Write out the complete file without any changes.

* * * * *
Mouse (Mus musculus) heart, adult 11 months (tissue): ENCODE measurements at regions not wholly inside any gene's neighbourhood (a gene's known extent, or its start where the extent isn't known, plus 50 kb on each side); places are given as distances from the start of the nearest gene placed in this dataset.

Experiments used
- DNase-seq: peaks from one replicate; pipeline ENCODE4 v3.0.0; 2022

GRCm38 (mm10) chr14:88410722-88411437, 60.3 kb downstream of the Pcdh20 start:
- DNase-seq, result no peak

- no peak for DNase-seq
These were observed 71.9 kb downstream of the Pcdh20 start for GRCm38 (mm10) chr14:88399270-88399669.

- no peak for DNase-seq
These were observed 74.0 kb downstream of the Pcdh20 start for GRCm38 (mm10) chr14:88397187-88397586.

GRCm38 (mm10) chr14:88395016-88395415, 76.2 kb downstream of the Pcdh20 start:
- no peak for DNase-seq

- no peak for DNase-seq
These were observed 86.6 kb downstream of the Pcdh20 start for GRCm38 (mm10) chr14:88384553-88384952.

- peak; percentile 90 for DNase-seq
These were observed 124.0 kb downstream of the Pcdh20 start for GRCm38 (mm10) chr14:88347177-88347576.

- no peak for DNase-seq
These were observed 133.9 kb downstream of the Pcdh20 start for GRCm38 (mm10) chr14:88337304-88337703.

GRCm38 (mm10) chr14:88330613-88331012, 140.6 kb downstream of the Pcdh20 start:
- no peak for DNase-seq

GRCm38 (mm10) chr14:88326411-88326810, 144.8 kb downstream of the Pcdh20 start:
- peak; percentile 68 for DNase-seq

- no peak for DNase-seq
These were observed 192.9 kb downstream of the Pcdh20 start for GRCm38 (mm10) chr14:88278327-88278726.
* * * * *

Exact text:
Mouse (Mus musculus) heart, adult 11 months (tissue): ENCODE measurements at regions not wholly inside any gene's neighbourhood (a gene's known extent, or its start where the extent isn't known, plus 50 kb on each side); places are given as distances from the start of the nearest gene placed in this dataset.

Experiments used
- DNase-seq: peaks from one replicate; pipeline ENCODE4 v3.0.0; 2022

GRCm38 (mm10) chr14:88410722-88411437, 60.3 kb downstream of the Pcdh20 start:
- DNase-seq, result no peak

- no peak for DNase-seq
These were observed 71.9 kb downstream of the Pcdh20 start for GRCm38 (mm10) chr14:88399270-88399669.

- no peak for DNase-seq
These were observed 74.0 kb downstream of the Pcdh20 start for GRCm38 (mm10) chr14:88397187-88397586.

GRCm38 (mm10) chr14:88395016-88395415, 76.2 kb downstream of the Pcdh20 start:
- no peak for DNase-seq

- no peak for DNase-seq
These were observed 86.6 kb downstream of the Pcdh20 start for GRCm38 (mm10) chr14:88384553-88384952.

- peak; percentile 90 for DNase-seq
These were observed 124.0 kb downstream of the Pcdh20 start for GRCm38 (mm10) chr14:88347177-88347576.

- no peak for DNase-seq
These were observed 133.9 kb downstream of the Pcdh20 start for GRCm38 (mm10) chr14:88337304-88337703.

GRCm38 (mm10) chr14:88330613-88331012, 140.6 kb downstream of the Pcdh20 start:
- no peak for DNase-seq

GRCm38 (mm10) chr14:88326411-88326810, 144.8 kb downstream of the Pcdh20 start:
- peak; percentile 68 for DNase-seq

- no peak for DNase-seq
These were observed 192.9 kb downstream of the Pcdh20 start for GRCm38 (mm10) chr14:88278327-88278726.